PMQs: Boris Johnson apologises for party on May 20th
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The politicial commentator called out the Prime Minister for insisting the event fell within coronavirus lockdown guidelines as a “work event” rather than a party. He said it was “quite a gamble” to let his fate be decided by Sue Gray’s inquiry into a series of alleged parties held during lockdown in Number 10.
The former GB News presenter tweeted: “Starmer calls on Johnson to resign several times. Johnson says to wait for the inquiry. Means he’s placing his future on what that inquiry concludes. Quite a gamble. Maybe no alternative.
“Quite hard to argue that a bring your own booze invitation was a work event rather than a party.”
When pressured to resign during this afternoon’s Prime Minister’s Questions Mr Johnson said that he would not pre-empt the findings of an independent inquiry into parties at his office during coronavirus lockdowns.
During this afternoon’s PMQs Mr Johnson apologised for attending a “bring your own booze” gathering in the garden of Number 10 during England’s first lockdown as he battled to save his premiership.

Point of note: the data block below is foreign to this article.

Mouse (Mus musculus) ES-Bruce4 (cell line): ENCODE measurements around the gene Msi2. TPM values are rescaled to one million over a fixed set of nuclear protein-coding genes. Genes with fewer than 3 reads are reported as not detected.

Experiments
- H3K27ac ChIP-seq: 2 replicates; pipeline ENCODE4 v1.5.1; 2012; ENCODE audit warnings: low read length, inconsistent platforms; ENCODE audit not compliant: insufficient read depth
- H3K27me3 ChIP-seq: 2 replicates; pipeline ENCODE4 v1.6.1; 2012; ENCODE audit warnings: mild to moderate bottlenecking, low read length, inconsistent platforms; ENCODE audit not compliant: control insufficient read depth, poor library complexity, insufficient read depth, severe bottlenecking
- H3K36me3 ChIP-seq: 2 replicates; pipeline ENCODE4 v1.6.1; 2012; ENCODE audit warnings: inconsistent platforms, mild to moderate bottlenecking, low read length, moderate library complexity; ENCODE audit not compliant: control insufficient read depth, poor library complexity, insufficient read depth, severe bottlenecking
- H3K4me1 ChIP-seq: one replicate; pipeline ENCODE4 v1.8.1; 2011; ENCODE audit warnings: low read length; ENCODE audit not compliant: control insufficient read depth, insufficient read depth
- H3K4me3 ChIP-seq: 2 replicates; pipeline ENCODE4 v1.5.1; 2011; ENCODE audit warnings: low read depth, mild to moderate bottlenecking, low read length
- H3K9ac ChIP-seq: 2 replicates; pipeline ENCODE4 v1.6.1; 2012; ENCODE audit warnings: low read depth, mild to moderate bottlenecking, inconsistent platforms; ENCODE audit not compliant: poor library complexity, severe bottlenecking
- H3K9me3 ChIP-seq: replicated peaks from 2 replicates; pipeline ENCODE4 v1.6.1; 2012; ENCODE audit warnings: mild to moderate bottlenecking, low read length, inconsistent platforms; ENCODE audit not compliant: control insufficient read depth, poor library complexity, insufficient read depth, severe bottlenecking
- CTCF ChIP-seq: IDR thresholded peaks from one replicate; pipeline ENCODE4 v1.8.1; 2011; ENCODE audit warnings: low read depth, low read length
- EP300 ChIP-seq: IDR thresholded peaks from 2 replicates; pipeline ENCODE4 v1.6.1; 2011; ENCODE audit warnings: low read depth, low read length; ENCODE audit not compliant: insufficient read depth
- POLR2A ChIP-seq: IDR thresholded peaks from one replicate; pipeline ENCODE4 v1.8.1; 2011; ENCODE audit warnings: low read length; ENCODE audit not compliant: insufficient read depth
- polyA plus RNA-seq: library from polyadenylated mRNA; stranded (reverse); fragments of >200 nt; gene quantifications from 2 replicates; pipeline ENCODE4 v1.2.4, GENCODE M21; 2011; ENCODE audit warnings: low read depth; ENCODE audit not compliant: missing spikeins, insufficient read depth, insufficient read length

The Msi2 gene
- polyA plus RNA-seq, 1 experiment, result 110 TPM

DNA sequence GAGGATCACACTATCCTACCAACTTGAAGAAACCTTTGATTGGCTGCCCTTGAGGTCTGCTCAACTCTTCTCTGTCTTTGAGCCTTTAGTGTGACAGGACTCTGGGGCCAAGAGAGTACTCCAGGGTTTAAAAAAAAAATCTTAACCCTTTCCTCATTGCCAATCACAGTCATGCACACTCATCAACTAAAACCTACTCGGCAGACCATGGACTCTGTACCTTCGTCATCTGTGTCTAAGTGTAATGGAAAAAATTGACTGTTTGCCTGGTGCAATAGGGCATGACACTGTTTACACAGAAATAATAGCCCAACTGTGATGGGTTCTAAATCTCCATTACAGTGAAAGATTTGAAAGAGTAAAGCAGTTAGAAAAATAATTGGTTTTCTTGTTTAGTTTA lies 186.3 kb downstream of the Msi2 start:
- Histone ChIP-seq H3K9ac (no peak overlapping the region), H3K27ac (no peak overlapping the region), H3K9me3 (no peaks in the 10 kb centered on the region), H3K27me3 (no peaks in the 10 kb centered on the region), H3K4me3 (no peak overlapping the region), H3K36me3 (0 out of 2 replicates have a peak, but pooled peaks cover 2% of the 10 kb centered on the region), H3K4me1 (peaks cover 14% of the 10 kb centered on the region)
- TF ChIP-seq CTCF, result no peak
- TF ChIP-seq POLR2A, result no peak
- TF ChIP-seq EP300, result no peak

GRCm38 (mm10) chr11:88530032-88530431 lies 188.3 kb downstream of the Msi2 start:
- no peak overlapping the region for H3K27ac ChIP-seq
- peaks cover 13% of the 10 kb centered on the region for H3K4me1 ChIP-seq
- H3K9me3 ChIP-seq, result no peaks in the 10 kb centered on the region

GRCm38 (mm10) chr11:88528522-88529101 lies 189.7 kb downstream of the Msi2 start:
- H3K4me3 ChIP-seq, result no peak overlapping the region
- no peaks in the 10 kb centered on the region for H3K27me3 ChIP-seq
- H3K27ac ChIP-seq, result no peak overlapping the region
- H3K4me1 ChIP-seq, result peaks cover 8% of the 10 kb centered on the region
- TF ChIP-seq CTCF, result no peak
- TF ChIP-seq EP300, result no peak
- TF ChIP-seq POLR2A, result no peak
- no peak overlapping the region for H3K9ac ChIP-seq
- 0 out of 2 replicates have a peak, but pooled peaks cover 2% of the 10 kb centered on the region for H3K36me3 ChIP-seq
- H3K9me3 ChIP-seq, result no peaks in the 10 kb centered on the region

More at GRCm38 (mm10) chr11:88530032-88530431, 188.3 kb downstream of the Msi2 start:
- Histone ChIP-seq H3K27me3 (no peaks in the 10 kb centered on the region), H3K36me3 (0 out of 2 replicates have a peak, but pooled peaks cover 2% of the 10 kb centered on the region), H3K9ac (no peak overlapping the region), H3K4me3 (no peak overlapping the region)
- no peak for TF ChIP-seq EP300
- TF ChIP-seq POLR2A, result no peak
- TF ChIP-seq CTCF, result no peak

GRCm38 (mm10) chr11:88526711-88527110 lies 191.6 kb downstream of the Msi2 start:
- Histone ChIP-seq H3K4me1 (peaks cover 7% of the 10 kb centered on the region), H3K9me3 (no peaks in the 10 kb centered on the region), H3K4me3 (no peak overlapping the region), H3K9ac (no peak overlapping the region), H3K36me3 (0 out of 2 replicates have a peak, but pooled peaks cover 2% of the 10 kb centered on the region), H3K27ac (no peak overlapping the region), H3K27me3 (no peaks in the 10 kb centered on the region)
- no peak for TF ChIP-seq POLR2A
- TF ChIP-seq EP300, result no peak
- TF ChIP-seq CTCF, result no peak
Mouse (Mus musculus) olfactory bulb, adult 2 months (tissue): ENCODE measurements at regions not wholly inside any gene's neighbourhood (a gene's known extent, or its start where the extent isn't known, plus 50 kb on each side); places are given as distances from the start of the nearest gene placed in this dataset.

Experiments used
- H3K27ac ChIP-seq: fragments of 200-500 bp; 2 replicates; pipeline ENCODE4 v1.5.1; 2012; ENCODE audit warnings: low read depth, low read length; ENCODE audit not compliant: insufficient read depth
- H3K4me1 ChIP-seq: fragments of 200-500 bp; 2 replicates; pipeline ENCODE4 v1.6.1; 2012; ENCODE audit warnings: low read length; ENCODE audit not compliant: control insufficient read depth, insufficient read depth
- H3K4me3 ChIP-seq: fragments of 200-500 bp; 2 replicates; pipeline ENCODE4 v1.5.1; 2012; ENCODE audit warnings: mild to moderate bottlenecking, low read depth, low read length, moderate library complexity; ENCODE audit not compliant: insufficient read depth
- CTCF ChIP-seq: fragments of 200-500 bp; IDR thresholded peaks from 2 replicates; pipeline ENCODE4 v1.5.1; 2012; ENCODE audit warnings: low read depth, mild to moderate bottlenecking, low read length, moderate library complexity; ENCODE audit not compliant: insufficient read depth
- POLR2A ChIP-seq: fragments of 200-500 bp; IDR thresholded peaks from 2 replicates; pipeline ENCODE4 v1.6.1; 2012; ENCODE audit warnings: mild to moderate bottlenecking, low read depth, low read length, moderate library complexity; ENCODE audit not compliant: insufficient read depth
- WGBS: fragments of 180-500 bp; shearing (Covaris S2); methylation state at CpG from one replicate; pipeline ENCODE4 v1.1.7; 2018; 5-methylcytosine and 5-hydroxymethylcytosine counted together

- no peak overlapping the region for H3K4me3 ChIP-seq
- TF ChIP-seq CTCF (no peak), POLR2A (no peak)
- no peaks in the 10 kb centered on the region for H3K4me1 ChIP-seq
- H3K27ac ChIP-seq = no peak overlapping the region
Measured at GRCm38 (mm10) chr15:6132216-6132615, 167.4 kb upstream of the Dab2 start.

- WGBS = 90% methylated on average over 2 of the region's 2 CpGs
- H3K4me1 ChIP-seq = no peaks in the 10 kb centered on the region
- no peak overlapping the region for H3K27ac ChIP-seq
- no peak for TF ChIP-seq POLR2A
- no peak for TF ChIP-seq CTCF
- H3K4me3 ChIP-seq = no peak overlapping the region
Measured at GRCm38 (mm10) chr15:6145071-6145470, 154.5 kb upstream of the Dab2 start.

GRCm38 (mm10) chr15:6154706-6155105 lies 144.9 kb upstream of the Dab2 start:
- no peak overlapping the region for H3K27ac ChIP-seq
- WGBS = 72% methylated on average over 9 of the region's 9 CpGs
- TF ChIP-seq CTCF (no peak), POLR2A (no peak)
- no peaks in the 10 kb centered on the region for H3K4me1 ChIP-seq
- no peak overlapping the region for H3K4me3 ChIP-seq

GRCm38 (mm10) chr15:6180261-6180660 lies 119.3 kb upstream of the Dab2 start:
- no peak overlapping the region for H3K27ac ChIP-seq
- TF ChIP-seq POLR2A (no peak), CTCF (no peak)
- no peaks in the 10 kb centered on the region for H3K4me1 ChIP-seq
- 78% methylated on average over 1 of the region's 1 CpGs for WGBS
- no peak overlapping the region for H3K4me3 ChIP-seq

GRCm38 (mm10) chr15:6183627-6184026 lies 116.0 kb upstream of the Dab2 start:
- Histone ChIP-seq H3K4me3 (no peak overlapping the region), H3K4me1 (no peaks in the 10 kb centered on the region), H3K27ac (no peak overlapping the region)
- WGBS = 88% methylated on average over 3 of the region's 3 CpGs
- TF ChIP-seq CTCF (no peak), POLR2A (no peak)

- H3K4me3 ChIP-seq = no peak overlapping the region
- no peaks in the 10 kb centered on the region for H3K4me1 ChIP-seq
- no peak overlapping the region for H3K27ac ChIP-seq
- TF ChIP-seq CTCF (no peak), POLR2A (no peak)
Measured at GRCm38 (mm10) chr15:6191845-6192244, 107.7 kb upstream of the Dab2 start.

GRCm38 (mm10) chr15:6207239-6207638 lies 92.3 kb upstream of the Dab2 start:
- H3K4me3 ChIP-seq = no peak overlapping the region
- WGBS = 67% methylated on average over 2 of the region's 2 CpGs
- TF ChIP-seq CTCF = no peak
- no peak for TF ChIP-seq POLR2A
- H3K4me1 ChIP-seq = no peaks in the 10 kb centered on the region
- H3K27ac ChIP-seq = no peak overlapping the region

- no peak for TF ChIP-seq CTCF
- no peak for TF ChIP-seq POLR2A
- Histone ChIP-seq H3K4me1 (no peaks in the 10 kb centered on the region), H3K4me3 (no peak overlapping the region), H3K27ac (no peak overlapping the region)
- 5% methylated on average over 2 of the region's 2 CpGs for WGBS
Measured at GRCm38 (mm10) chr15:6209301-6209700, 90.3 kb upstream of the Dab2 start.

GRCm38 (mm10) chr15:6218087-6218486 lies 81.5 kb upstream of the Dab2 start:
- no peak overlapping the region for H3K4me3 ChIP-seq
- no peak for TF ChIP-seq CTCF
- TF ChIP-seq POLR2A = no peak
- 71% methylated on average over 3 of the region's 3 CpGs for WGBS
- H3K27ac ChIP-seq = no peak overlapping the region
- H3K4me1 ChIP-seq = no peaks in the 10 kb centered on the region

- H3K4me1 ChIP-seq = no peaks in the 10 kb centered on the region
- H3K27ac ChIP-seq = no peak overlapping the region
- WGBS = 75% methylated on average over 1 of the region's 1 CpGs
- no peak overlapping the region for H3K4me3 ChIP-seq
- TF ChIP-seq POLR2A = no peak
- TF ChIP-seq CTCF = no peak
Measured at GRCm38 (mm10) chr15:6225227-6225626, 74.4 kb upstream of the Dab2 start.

The Prime Minister acknowledged the public “rage” over the incident but insisted he thought it could have been technically within the rules.
Mr Johnson told MPs that he attended the May 20 2020 gathering for around 25 minutes to “thank groups of staff”.
He said: “I believed implicitly that this was a work event.”
But “with hindsight I should have sent everyone back inside, I should have found some other way to thank them, and I should have recognised that – even if it could have been said technically to fall within the guidance – there would be millions and millions of people who simply would not see it that way.”
Mr Johnson acknowledged that included “people who have suffered terribly, people who were forbidden for meeting loved ones at all inside or outside” adding: “To them and to this House, I offer my heartfelt apologies.”
But Labour leader Sir Keir Starmer called on the Prime Minister to resign.
Sir Keir said it was “ridiculous” that the Prime Minister suggested he “didn’t realise he was at a party”.
He said: “After months of deceit and deception, the pathetic spectacle of a man who has run out of road.
“His defence … that he didn’t realise he was at a party is so ridiculous that it’s actually offensive to the British public.
“The party’s over, Prime Minister. The only question is will the British public kick him out, will his party kick him out or will he do the decent thing and resign?”
But Mr Johnson responded by saying: “I regret very much that we did not do things differently that evening
“As for his political point, I don’t think that he should pre-empt the outcome of the inquiry.”
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